took war tax resister Cindy Sheehan to federal court to ask a judge to
compel her to turn over information about her finances so they could find
assets to seize.
And the agency completely struck out. The judge told them that if they want
Sheehan to come in and talk to them, they should ask her nicely. But can’t
you make her come in and answer our questions? they asked. Maybe I
could but I won’t, the judge said.
There is a second hearing scheduled for at which time the judge may reconsider.
During the hearing, the judge said others have made political statements with tax protests while still managing to comply with the law.
“Finally, someone in this government recognizes my pain,” she told reporters.
Sheehan has agreed to meet again with the
but not to answer their questions or to pay the taxes the agency says she
owes. “No matter if the government says I owe a penny or $100,000, I’m not
paying one penny to them,” she told supporters outside after the hearing.
The Treasury Inspector General for Tax Administration, J. Russell George,
presented a report to the House Oversight and Government Reform Subcommittee
on Government Organization, Efficiency, and Financial Management
The Internal Revenue Code permits the
slap a $5,000 “frivolous filing penalty” on anyone who files a tax return
that “(A) does not contain information on which the substantial correctness of
the self-assessment may be judged, or (B) contains information that on its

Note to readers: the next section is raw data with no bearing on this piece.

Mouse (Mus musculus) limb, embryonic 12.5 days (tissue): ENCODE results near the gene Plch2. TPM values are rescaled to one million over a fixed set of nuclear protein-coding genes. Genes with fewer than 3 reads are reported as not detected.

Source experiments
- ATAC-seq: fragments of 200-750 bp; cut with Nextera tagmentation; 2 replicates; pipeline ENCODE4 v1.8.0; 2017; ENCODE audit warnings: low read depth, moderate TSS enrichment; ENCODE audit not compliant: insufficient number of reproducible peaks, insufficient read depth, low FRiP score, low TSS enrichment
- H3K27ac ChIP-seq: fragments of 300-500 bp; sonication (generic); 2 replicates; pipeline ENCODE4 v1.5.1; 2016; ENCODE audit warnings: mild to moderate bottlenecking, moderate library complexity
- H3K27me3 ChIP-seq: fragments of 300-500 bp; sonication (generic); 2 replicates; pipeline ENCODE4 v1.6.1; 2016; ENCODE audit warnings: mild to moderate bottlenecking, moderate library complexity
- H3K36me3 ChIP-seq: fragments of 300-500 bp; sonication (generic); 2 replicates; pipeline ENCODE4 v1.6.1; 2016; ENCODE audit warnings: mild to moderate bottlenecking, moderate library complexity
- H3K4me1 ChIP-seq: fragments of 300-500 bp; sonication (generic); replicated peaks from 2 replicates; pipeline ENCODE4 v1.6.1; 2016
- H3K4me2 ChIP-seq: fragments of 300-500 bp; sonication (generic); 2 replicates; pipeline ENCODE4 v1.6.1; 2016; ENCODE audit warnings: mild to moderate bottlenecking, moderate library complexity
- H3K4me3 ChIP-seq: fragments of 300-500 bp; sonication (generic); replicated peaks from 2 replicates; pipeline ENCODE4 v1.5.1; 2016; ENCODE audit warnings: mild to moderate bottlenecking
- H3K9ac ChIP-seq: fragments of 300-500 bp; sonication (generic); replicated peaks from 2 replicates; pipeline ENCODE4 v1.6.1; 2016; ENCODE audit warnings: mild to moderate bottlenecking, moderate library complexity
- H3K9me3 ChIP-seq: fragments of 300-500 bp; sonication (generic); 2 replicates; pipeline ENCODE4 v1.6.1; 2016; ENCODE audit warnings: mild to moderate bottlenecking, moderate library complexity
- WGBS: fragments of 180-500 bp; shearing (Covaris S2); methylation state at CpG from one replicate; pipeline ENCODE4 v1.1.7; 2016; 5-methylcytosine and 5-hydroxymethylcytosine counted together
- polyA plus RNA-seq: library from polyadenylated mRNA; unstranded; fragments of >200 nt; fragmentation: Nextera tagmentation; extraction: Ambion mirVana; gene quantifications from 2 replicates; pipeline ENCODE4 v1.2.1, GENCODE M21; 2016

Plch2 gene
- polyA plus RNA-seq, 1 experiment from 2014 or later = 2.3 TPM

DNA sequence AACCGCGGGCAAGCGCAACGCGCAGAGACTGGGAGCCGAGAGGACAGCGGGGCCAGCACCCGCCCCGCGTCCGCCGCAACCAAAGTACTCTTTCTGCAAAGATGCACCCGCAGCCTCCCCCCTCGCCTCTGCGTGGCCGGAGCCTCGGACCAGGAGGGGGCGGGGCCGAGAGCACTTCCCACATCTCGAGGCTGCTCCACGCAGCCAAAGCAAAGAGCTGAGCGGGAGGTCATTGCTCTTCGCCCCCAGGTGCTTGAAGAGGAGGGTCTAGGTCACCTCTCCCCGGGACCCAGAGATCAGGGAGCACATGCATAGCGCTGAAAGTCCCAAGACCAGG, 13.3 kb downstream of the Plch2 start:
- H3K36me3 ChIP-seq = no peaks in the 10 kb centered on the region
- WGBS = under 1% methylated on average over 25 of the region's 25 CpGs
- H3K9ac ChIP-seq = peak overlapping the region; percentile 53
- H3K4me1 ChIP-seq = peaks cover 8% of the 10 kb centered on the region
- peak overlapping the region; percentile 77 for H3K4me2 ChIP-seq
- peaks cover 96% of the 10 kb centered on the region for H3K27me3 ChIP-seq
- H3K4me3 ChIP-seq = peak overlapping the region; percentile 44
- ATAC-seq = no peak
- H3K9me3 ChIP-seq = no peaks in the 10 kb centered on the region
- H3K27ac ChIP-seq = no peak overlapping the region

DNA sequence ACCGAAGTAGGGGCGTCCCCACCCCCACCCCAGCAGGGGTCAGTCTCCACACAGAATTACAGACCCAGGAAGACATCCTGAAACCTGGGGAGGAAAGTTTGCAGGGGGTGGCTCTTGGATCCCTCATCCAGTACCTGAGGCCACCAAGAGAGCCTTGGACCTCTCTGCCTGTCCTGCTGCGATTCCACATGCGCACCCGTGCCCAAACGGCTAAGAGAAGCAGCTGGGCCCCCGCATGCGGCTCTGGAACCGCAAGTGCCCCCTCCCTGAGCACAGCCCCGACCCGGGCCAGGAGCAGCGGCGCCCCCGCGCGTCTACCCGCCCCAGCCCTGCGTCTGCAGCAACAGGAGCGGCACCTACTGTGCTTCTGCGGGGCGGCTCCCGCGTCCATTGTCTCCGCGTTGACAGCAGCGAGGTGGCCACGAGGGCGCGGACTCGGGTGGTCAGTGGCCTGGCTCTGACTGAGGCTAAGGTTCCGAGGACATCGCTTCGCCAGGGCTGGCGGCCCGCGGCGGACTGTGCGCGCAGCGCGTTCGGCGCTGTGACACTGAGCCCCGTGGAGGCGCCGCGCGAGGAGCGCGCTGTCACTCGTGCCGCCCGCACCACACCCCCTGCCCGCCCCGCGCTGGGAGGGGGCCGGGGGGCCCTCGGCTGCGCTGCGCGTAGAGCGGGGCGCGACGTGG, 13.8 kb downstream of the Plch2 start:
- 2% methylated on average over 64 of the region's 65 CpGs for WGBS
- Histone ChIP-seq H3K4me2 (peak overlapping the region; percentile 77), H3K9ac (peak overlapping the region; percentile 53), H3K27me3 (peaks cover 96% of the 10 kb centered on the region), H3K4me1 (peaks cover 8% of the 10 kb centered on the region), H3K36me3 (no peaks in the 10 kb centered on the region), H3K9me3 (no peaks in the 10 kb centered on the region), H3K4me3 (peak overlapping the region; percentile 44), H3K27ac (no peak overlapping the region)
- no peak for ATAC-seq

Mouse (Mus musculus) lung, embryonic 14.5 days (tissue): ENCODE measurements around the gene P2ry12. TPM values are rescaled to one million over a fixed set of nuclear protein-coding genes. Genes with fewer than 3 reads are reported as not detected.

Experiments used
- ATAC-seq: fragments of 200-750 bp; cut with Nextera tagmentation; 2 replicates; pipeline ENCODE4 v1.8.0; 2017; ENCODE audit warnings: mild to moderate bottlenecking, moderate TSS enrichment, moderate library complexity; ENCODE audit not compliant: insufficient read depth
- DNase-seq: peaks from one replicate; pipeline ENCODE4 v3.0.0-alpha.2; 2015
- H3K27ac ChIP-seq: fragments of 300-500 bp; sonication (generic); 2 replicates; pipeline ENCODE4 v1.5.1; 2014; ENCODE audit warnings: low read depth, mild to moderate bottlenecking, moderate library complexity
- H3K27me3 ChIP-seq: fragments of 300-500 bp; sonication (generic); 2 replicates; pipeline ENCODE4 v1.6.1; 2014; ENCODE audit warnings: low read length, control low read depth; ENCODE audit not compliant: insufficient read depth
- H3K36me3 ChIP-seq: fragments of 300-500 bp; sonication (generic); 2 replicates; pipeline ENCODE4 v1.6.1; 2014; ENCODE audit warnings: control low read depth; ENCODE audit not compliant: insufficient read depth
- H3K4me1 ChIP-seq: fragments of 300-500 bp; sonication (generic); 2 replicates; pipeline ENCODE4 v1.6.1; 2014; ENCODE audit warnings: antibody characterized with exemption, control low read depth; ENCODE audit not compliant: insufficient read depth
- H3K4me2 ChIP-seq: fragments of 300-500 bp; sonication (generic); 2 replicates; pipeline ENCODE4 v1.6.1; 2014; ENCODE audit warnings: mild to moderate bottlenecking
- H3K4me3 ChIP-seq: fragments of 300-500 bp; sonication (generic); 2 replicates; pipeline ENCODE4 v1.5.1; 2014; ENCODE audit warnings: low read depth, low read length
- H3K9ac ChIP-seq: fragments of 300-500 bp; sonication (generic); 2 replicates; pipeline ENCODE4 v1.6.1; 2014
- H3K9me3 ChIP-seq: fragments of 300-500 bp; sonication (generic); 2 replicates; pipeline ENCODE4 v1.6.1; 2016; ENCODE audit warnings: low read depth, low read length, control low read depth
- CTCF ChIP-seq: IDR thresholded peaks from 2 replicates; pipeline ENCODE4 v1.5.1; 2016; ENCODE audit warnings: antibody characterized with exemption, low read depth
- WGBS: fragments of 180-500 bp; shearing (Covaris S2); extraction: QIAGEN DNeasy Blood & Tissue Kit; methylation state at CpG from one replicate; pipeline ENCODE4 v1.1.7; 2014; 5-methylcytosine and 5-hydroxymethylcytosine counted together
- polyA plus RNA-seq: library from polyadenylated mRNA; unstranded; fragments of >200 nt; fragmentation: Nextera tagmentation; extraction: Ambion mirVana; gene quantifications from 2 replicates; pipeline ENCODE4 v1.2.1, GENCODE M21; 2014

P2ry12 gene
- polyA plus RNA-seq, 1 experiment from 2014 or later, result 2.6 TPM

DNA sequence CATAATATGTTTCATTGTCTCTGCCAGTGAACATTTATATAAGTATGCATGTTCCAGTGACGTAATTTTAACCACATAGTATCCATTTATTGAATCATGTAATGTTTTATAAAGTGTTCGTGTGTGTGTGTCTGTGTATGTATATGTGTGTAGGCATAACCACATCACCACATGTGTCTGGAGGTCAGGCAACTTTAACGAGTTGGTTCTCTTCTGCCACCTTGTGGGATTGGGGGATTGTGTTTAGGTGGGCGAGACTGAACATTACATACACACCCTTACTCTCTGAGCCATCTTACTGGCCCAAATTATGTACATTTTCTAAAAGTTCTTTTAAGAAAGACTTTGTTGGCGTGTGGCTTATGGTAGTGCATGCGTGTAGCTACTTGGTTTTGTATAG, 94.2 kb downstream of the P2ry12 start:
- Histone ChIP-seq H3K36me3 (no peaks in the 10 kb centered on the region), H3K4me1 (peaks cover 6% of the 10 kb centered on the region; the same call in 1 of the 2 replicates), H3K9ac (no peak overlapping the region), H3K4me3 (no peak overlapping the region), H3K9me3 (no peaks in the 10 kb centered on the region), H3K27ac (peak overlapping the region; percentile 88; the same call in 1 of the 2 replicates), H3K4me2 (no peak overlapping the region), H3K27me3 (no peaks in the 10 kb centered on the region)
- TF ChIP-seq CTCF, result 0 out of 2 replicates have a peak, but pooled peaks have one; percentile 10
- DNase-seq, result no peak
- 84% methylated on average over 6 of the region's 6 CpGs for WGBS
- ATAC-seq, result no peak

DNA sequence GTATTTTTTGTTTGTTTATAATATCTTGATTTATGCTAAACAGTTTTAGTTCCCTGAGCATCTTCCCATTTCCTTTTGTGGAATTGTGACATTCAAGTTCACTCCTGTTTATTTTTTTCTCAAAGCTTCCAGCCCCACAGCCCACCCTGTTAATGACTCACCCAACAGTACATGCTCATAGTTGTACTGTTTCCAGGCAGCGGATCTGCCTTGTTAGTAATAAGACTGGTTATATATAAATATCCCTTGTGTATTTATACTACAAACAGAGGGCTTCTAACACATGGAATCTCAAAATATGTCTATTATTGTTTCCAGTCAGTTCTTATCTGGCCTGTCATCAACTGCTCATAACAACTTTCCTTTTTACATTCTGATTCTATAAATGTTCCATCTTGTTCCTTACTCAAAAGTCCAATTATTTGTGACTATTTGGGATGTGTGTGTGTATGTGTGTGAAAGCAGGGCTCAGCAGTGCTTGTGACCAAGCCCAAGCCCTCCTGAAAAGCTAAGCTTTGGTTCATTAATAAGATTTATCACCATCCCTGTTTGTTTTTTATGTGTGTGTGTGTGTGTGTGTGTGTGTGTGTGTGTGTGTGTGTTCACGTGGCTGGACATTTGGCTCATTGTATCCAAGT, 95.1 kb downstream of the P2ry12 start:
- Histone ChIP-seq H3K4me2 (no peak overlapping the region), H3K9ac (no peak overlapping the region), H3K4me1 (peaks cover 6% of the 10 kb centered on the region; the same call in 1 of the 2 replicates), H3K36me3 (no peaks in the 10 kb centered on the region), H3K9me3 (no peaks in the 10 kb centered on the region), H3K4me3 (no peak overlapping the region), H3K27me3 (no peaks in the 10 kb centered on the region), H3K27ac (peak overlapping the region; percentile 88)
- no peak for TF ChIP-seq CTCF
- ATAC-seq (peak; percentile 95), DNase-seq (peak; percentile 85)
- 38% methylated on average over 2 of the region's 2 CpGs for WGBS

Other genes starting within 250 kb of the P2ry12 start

face indicates that the self-assessment is substantially incorrect,
and … (A) is based on a position which the Secretary has identified
as frivolous… or (B) reflects a desire to delay or impede the administration
of Federal tax laws.”
has been abusing this authority to fine people who file full and correct tax
returns but who also include with their returns letters of protest indicating
why they are not paying the full amount or why they feel their taxes are being
The law pretty clearly says the penalty only applies to filings that
both assert a legal position the
considers frivolous or designed to delay or impede tax collection and
accompany a tax return that is incomplete or incorrect.
a trick up its sleeve: in order to challenge an unlawful fine like this,
according to the
own rules on the subject, you must first pay the fine. Tax resisters who are
unwilling to give money to the
thereby locked out of the appeal process, and the agency can fine them whether
or not they have the legal authority to do so. The agency seems determined to
continue abusing its authority in this way.